My husband and I have been worrying for some time about the disproportionate numbers of women now going into the ministry. If the Christian ministry becomes more than 50% women, that will not be a good thing. I just looked at a photo of the candidates for ministry from one of our major Protestant churches and five out of six were women, most of them middle-aged. Some mainline Protestant seminaries are already more than 50% women. The heterosexual male is an underrepresented species.
As for the disproportion in the pews, it is a situation of long standing. A book that strongly affected me when I read it in the 70s was Ann Douglas’ now-classic work, The Feminization of American Culture. She traces the way that the Protestant ministry changed from one of power in the community to one of mere “influence,” and she notes how the 19th-century ministers spent most of their time with women in domestic settings.
In a striking article in the Wall Street Journal on October 21 (their “Houses of Worship” column every Friday is frequently a must-read), Christine Rosen cites a book called Why Men Hate Going to Church by David Murrow. “Church is sweet and sentimental, nurturing and nice. Women thrive in this environment. Men do not.” Ms. Rosen also cites another author, Charlotte Allen, who states, “The problem is that men love ritual and solemnity, and women, influenced by our all-pervasive therapeutic culture, bring a therapeutic style to the liturgy.” That sounds right to me.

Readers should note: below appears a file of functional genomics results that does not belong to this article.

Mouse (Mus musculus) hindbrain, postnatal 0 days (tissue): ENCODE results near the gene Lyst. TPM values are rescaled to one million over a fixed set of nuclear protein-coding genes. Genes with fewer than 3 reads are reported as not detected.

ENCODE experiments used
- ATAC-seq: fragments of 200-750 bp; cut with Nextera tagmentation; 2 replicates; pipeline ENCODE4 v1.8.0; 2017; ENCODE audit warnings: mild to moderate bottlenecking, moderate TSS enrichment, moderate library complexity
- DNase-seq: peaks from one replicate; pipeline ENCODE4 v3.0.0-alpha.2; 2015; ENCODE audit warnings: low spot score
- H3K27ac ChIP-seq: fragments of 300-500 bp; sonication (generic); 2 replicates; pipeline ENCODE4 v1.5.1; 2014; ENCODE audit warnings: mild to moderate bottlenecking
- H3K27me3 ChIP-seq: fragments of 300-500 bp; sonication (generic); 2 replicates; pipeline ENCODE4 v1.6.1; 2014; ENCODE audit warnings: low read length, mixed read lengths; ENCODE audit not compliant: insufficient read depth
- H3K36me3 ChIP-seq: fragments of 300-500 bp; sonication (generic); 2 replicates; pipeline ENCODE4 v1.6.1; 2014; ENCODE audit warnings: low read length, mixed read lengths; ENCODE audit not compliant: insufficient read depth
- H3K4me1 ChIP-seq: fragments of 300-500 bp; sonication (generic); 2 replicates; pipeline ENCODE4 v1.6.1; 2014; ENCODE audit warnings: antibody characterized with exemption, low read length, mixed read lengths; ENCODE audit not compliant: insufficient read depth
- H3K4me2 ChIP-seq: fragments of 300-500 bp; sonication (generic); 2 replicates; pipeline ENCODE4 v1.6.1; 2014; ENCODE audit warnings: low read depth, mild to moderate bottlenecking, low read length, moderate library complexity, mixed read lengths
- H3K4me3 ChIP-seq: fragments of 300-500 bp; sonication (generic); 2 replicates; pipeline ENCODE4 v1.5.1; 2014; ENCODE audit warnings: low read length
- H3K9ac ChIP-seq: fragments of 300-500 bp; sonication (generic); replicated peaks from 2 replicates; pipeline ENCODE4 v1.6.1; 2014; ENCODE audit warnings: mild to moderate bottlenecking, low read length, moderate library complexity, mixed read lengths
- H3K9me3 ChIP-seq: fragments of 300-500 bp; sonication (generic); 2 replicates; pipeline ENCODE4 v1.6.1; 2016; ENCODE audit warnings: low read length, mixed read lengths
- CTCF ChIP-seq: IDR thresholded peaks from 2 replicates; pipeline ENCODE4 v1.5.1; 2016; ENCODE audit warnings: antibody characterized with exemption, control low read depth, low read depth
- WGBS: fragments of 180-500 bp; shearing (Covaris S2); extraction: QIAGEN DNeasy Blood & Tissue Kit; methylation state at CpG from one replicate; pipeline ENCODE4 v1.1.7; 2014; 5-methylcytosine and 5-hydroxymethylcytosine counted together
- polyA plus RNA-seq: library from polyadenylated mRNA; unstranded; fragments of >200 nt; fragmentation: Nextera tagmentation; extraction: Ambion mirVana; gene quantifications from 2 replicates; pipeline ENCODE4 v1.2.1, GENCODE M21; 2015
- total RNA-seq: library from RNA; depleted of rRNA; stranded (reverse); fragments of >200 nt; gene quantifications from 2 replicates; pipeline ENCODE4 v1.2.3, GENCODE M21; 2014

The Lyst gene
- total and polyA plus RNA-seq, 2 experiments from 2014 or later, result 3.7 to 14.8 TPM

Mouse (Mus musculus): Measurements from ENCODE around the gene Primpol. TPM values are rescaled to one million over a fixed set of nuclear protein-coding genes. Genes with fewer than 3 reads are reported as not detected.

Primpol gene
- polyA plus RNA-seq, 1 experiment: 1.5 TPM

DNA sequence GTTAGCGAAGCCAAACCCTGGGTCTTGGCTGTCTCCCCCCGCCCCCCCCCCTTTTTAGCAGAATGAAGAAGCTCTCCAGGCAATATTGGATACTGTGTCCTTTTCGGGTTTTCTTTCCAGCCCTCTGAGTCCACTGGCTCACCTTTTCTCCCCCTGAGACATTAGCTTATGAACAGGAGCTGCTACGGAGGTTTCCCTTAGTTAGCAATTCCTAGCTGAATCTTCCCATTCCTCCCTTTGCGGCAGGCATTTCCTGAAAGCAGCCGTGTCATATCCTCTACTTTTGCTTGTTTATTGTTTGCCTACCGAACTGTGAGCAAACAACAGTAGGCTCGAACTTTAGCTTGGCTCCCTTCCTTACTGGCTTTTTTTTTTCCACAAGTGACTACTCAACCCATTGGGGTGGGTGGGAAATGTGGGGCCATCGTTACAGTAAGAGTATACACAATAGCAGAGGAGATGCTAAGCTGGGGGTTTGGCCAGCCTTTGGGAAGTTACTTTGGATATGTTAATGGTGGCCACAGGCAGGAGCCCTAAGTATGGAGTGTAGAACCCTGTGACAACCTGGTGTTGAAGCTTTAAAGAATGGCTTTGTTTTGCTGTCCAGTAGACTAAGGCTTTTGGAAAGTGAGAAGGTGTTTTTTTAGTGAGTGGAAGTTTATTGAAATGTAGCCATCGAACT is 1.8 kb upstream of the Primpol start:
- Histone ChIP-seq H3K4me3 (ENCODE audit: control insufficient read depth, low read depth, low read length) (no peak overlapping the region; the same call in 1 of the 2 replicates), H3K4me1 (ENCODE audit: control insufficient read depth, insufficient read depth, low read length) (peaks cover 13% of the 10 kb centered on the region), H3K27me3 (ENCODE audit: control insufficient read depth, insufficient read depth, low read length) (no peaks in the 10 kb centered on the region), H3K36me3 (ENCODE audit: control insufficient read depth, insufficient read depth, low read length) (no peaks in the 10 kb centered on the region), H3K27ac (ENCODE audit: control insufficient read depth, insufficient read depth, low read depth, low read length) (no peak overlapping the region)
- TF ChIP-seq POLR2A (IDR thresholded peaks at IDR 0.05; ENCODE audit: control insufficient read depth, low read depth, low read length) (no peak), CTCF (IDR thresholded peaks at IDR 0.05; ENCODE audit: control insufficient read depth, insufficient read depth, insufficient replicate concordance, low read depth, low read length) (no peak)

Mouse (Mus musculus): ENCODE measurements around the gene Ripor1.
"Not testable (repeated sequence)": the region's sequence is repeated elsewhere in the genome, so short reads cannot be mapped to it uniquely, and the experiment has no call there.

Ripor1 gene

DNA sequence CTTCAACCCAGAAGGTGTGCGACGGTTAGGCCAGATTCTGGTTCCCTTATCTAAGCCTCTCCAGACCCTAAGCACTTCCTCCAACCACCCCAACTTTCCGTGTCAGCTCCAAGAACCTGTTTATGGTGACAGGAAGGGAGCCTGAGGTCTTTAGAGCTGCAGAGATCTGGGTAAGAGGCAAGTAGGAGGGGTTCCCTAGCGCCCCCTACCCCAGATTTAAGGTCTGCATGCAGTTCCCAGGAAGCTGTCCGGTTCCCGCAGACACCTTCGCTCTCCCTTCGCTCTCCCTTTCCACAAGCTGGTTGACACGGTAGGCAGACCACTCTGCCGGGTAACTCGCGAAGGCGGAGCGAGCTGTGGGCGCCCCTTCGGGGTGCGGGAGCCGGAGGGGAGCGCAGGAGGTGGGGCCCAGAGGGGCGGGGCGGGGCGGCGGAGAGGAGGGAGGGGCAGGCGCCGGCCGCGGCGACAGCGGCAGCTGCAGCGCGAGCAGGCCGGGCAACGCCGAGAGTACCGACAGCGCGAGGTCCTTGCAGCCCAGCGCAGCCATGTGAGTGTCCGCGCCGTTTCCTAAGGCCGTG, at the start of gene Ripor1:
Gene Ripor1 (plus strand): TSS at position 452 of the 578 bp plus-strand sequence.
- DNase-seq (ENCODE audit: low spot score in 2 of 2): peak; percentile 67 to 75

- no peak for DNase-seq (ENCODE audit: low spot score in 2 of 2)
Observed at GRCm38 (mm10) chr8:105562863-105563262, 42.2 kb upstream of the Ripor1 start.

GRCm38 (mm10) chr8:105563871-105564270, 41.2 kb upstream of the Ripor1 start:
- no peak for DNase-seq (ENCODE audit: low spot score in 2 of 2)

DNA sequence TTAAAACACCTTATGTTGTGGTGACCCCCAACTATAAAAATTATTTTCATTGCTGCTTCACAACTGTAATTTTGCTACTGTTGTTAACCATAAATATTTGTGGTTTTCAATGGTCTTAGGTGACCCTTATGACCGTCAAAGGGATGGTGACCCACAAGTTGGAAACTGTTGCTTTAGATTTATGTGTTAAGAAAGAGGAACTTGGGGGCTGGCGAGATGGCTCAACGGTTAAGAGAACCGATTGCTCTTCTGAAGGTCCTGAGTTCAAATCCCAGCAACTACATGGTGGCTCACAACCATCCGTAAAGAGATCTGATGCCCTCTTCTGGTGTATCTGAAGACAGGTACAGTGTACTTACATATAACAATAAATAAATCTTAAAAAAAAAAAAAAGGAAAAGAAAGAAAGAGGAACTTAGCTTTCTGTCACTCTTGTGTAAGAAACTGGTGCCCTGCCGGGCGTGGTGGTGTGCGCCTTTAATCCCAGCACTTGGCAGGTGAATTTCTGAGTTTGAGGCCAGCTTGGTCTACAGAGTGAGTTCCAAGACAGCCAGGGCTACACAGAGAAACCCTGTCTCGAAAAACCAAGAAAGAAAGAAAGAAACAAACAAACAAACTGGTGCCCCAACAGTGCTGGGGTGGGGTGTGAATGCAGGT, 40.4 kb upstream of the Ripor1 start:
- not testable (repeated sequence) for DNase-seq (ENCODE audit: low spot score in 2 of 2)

There are other aspects of this WSJ article that I do not necessarily agree with, but the column highlights the fundamental problem in a stark and arresting way. This problem is not even being discussed, let alone addressed, by our church leadership. Unless and until prominent, respected lay men step forward to recruit promising boys of high school age to think seriously about the ministry as a career, I don’t see this trend changing.